This work aims at examining the significance of hypertension, smoking, physical activity, diabetes, cholesterol levels, and HDL levels in the prediction of the risk of developing CVD. Additionally, the study aimed to explore the association between these risk factors and the FRS. The findings indicate that hypertension, smoking, physical activity, diabetes, cholesterol levels, and HDL levels are each independently linked to the risk of developing CVD. These data demonstrate that based on regression model results, hypertension and diabetes are the main determinant of FRS. Through AUC analysis, this study also showed that hypertension and diabetes in men and women, PA only for women, have a significant ability to predict the 10-year risk of CVD from other variables. In addition, although our previous reports showed that high cholesterol levels and low HDL levels have a high prevalence of CVD, this study found that these two alone have poor predictive power for CVD risk compared with other risk factors. All of these risk factors can be modified, which means they can be changed through adopting a healthy lifestyle. This includes engaging in regular exercise, maintaining a healthy diet, refraining from smoking. Implementing these changes can effectively prevent the CVD risk [20]. The outcomes of the present work hold potential for enhancing the health and quality of life of the population in Hoveyzeh. Given the similarities in terms of ethnicity, lifestyle, race, and culture, the research findings can be generalized to a broader region encompassing southern region of Iraq and southwestern region of Iran. The results offer significant information for healthcare policymakers to devise strategies for the prevention and control of CVD. Similar our work, in Korea, a prospective cohort study was conducted to investigate the relation between CHD risk factors and estimated risk of CHD using the FRS. The study involved 15,239 men and was conducted in 2005 and 2010. The results of this study revealed significant associations between the FRS and several risk factors. These included LDL-cholesterol, hypertension, diabetes, regular exercise, and BMI. The findings indicated that these risk factors were correlated with the estimated risk of CHD as determined by the FRS [21]. In Australia, Dhaliwal and colleagues conducted a study that examined predictors of CHD deaths. The study found that smoking status, the TC to HDL-C ratio, and HDL-C were important univariate predictors of CHD deaths. This suggests that these factors play a role in influencing the risk of CHD-related mortality [22]. Rodondi et al. conducted a study for assessing the prognostic performance of the FRS, traditional risk factors, and the inclusion of additional lifestyle and laboratory variables in predicting CVD deaths. They found that systolic blood pressure, along with smoking status, TC to HDL-C ratio, HDL-C, and the FRS, were main predictors of CVD deaths. The study also investigated the utility of adding lifestyle factors such as physical activity and simple laboratory variables not included in the FRS but known to predict CHD in older adults [23]. In contrast to our study, Ruijter et al. examined the effectiveness of traditional risk factors and new biomarkers in predicting cardiovascular mortality among elderly individuals in the general population who had no previous history of CVD. The findings revealed that classic risk factors, including those incorporated in the FRS, did not accurately predict cardiovascular mortality in individuals aged 85 and above [24].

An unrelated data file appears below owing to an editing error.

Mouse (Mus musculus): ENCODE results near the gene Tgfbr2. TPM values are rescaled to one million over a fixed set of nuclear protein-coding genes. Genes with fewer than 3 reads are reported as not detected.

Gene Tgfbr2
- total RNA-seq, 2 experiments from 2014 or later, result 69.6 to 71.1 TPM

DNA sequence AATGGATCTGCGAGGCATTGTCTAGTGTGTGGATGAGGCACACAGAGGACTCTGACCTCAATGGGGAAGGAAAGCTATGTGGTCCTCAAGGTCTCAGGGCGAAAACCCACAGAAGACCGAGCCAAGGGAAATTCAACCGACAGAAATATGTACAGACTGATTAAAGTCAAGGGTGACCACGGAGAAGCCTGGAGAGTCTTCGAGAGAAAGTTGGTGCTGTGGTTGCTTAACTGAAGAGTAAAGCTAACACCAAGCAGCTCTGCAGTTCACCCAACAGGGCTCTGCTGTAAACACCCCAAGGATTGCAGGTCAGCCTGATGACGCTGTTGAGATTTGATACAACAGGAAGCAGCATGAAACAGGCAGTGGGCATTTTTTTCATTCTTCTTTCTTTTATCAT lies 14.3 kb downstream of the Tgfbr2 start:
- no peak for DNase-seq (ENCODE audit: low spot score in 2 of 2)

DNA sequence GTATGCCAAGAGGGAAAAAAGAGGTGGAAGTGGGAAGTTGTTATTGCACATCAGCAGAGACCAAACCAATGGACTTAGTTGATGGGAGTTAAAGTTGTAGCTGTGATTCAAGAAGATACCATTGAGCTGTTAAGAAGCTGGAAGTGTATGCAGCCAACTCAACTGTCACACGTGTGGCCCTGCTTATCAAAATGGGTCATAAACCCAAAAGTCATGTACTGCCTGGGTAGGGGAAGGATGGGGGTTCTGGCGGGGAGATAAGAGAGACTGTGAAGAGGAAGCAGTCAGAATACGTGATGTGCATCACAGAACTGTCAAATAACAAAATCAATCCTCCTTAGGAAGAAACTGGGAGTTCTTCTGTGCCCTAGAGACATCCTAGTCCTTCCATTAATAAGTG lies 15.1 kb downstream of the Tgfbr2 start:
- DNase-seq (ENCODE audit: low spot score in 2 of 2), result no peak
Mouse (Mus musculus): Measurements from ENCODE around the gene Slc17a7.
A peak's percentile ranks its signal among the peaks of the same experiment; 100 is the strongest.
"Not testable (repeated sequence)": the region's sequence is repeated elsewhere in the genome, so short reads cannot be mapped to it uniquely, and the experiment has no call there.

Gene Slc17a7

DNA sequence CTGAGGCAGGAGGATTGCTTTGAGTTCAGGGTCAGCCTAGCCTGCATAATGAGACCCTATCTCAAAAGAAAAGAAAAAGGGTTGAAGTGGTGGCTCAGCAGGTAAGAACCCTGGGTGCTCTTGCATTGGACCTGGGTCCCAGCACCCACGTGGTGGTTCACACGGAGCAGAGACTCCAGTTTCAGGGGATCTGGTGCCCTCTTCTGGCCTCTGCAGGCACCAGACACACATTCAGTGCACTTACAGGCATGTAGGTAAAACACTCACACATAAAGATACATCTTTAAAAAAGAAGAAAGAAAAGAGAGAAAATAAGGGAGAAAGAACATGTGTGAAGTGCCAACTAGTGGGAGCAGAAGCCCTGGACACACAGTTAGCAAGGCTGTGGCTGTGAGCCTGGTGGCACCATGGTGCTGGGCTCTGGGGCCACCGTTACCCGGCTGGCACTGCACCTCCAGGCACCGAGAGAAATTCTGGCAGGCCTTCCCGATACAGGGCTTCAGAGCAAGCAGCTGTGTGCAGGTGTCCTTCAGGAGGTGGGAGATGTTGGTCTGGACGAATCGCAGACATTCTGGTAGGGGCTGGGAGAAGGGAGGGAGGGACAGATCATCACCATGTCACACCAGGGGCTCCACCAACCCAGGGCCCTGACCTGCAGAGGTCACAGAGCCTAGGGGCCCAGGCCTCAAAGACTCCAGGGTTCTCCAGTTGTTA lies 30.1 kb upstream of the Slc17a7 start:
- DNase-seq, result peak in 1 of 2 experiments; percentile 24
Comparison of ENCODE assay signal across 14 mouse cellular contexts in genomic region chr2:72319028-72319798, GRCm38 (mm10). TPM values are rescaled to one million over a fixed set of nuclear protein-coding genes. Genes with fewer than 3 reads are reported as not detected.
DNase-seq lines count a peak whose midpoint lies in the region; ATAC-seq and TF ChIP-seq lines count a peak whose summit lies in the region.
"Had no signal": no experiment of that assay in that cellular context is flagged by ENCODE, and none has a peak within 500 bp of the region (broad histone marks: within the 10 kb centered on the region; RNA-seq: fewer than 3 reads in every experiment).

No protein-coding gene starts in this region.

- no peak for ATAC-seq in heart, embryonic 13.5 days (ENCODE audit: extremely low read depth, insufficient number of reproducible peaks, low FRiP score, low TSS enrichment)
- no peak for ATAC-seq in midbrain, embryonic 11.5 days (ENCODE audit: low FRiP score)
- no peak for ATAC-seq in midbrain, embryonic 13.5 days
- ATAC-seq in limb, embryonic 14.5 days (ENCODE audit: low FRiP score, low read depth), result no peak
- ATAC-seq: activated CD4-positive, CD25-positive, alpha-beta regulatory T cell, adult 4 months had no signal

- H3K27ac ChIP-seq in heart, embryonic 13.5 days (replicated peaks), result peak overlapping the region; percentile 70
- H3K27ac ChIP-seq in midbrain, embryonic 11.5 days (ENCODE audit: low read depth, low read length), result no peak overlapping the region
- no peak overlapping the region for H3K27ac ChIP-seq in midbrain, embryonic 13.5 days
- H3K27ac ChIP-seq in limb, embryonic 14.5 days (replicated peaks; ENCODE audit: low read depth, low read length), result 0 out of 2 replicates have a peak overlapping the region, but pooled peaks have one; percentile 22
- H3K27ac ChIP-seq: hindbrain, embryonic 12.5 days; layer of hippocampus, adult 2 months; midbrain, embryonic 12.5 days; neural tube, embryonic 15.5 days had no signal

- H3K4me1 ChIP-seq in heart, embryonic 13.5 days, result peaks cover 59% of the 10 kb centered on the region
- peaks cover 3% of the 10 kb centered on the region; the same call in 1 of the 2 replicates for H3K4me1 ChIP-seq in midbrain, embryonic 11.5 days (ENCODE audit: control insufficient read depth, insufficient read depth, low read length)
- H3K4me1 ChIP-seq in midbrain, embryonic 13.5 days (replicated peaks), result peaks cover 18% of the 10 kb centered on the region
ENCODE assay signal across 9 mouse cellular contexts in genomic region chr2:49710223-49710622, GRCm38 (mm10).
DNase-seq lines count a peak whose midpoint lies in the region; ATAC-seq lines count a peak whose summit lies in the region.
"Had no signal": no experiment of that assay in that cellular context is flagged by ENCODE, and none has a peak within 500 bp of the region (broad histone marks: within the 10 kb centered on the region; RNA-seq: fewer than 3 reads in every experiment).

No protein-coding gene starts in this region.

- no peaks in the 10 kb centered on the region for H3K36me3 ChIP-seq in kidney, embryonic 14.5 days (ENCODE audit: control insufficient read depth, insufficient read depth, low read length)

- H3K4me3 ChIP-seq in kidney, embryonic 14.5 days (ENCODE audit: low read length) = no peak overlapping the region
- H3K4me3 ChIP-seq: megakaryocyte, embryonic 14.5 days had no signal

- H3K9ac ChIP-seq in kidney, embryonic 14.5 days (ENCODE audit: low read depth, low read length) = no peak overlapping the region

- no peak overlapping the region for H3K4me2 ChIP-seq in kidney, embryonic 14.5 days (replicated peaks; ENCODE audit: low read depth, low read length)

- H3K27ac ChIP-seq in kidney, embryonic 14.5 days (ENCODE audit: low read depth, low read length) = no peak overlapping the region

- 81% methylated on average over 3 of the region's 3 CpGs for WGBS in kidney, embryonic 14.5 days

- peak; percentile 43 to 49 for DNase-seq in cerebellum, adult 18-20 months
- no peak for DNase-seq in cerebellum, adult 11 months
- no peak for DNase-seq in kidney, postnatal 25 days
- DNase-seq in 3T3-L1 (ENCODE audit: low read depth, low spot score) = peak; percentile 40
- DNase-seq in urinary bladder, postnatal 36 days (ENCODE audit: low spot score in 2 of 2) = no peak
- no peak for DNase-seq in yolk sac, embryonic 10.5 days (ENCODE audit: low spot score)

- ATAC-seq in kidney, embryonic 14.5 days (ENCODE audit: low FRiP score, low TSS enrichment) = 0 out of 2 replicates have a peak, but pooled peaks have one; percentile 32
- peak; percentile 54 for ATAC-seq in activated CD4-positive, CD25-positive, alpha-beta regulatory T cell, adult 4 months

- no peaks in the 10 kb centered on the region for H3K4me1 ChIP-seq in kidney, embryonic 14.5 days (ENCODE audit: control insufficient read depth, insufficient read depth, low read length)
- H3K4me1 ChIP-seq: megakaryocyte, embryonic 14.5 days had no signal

In the present study, the prevalence of hypertension is higher in women compared with men. One possible explanation for this difference between men and women is that a high incidence diabetes may increase the prevalence of hypertension in women compared with men. Some studies showed that the frequency of hypertension in women with diabetes mellitus was higher than in men [25]. In addition, women had lower education levels and less intense PA than men, which were associated with CVD risk. A cross-sectional study in Brazil showed that the prevalence of hypertension in women with low education and older age was higher than in men [26]. Moreover, in our study, the regression model results showed that hypertension increased CVD risk by 8.9% in men, which was lower than in women at 10.5%. Moreover, as measured by the ROC of hypertension, the predicting ability was high in both gender for CVD risk. In line with our findings, Vishram et al. showed that blood pressure variability forecasts CVD independent of classic cardiovascular risk factors estimated by FRS [27]. The association between CHD and its risk factors predicted by FRS in Korea was investigated by Ryoo et al. Consistent with our work, they found a considerable relation between hypertension along with other risk factors and the FRS [21]. Ramachandran et al. studied the association between the blood pressure category and incidence of CVD at baseline on follow-up for 6859 contributors in the Framingham Heart Study. Initially, the subjects were without CVD and hypertension. High-normal blood pressure is related to an increased CVD risk [28]. These results were dispelled by Framingham researchers reporting a direct association among blood pressure and cardiovascular risk irrespective of its lability [29]. Furthermore, isolated systolic hypertension was indicated as a powerful forecaster of CVD [30].